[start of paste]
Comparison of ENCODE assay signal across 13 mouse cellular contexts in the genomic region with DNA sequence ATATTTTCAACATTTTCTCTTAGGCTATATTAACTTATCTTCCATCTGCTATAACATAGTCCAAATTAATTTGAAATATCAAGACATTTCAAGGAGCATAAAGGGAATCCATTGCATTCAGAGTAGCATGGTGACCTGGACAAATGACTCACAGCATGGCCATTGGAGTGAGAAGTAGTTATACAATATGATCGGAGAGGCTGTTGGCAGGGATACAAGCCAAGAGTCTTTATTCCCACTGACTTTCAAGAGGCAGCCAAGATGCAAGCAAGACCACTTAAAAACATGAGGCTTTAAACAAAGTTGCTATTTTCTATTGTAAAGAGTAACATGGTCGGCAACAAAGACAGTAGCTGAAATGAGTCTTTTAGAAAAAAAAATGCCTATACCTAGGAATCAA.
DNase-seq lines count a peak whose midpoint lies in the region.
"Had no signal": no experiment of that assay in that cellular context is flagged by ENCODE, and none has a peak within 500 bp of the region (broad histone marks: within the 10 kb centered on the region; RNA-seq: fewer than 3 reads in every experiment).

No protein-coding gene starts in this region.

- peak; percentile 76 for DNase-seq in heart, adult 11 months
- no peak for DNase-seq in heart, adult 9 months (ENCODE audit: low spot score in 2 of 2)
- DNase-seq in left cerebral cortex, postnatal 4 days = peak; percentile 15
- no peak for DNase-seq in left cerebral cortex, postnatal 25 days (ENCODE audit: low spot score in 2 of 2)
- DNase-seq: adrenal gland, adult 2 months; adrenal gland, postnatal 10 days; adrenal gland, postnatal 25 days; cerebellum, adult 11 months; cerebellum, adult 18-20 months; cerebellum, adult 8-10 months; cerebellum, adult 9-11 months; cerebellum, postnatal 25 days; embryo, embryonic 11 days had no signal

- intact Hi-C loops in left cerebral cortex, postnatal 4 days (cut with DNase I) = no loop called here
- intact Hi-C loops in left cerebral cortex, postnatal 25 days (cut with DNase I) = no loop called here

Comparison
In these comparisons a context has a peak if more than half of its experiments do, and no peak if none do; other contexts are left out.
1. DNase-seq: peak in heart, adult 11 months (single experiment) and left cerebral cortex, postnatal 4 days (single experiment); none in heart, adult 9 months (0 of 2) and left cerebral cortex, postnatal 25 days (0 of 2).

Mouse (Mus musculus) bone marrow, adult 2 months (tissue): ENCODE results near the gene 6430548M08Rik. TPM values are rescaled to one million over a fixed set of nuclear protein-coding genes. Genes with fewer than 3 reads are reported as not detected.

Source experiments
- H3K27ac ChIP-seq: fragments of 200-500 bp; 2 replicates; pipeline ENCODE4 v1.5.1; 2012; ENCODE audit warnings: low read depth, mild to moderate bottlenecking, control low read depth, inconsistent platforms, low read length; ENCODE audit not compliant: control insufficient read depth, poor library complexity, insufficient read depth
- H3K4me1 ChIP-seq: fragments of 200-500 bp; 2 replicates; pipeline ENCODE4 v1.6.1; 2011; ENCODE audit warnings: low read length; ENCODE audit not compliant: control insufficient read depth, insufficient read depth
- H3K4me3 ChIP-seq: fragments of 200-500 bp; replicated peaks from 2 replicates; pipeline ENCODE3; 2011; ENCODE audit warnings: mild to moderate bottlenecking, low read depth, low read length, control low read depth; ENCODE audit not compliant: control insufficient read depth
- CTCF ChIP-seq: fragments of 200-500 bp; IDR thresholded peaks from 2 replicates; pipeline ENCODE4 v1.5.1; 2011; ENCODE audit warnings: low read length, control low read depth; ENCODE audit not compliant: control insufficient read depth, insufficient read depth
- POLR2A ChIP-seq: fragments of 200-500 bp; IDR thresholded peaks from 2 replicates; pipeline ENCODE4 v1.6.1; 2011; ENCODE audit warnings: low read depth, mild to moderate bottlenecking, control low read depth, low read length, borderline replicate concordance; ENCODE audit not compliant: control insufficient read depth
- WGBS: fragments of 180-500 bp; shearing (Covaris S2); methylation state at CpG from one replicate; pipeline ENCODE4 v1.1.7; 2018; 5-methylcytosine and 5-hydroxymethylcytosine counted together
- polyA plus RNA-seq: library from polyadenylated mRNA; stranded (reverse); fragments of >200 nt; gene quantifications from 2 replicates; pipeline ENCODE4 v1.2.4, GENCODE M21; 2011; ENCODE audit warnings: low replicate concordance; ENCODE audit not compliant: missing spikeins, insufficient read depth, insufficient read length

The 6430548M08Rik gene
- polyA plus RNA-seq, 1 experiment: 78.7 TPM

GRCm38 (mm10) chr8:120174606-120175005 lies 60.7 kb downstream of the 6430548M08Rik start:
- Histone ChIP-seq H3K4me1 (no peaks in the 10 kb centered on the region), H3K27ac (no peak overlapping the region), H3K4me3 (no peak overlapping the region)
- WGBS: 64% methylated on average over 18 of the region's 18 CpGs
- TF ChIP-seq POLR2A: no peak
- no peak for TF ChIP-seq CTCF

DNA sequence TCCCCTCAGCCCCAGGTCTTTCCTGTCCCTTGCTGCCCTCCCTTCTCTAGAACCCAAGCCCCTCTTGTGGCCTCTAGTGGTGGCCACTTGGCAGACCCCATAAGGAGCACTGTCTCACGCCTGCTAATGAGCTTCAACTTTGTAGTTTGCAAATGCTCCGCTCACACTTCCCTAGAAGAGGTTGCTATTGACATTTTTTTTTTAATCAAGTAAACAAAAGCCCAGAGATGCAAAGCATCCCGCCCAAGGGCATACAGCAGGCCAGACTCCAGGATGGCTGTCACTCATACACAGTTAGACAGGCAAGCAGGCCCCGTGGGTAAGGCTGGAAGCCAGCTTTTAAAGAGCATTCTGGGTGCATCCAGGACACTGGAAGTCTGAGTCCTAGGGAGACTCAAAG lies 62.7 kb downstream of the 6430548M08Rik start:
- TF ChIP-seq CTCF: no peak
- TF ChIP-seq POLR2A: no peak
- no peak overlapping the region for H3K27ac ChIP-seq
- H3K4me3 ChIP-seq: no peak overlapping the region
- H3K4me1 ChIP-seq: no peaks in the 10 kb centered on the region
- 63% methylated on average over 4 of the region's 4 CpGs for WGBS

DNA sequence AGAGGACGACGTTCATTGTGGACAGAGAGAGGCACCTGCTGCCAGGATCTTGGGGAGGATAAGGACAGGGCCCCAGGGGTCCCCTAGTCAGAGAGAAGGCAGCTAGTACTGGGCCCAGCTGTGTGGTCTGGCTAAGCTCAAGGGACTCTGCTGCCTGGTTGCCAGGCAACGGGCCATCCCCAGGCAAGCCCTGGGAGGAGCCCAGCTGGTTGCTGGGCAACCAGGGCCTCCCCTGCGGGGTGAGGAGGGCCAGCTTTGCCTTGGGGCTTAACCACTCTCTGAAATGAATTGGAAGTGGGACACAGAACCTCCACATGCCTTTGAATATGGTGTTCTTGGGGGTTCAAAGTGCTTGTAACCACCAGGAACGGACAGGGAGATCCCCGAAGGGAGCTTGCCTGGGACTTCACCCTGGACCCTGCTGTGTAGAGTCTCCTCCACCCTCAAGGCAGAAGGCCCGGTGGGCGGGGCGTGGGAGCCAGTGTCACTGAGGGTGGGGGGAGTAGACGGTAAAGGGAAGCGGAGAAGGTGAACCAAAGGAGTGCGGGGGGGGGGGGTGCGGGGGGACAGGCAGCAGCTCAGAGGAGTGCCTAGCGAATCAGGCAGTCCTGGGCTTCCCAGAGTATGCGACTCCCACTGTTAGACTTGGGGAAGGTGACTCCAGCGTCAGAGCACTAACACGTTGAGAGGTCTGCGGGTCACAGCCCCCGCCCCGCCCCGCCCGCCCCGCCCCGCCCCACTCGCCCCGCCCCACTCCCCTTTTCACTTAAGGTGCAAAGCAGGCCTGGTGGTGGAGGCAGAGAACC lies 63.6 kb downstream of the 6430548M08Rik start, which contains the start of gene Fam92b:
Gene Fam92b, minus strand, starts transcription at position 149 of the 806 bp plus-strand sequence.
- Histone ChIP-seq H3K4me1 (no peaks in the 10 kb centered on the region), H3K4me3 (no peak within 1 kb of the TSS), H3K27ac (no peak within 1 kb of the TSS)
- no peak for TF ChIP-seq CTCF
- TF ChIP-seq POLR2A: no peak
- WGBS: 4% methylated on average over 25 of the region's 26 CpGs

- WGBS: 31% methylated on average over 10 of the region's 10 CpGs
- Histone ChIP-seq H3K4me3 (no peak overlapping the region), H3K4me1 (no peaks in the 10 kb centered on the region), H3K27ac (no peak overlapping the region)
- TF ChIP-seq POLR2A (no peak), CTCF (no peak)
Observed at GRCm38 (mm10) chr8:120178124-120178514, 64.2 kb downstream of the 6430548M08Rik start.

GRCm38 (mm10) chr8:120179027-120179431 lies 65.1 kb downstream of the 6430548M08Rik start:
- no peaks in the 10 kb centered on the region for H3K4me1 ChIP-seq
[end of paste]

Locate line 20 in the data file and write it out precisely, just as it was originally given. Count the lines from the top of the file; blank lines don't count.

- CTCF ChIP-seq: fragments of 200-500 bp; IDR thresholded peaks from 2 replicates; pipeline ENCODE4 v1.5.1; 2011; ENCODE audit warnings: low read length, control low read depth; ENCODE audit not compliant: control insufficient read depth, insufficient read depth